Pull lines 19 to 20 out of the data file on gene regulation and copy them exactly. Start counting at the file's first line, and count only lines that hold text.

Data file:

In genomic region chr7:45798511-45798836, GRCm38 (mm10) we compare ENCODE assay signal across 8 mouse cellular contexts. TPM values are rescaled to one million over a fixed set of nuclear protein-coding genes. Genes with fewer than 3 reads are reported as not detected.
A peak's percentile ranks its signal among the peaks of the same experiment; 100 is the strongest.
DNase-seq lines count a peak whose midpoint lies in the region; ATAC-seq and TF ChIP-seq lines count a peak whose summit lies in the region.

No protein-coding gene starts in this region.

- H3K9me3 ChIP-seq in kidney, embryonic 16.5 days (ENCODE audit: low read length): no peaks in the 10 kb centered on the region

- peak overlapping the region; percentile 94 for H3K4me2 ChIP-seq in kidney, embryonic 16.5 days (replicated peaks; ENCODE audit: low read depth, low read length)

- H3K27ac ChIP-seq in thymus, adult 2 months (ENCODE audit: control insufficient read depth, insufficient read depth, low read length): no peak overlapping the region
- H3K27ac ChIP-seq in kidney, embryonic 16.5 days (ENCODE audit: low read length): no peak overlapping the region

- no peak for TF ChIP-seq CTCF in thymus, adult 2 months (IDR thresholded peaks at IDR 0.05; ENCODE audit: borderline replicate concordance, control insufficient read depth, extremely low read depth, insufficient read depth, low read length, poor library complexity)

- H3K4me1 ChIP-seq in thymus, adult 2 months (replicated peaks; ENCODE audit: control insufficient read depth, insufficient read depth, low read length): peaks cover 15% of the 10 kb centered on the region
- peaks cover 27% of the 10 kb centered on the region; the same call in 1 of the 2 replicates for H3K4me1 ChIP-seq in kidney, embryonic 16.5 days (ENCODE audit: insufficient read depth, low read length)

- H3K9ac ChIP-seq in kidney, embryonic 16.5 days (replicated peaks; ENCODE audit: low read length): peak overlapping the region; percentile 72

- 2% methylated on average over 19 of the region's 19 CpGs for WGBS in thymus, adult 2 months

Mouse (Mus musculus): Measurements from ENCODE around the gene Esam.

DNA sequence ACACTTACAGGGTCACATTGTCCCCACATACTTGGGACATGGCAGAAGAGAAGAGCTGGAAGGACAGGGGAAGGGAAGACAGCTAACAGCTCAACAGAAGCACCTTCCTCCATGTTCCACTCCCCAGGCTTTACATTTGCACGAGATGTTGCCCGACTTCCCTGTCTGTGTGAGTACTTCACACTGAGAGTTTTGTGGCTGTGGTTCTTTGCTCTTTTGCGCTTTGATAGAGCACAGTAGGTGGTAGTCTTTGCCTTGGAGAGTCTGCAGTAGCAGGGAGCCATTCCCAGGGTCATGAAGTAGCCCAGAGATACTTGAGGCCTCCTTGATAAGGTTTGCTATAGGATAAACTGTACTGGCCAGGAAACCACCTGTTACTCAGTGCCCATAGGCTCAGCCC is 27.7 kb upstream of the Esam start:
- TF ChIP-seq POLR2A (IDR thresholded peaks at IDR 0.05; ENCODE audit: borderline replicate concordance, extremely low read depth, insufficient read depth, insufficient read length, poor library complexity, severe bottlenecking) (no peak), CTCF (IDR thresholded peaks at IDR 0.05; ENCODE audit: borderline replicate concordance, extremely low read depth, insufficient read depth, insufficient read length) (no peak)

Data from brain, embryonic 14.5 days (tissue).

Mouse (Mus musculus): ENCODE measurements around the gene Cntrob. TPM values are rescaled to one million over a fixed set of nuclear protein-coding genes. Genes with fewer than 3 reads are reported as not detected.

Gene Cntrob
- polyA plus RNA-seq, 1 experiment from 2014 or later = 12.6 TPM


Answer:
Gene Cntrob
- polyA plus RNA-seq, 1 experiment from 2014 or later = 12.6 TPM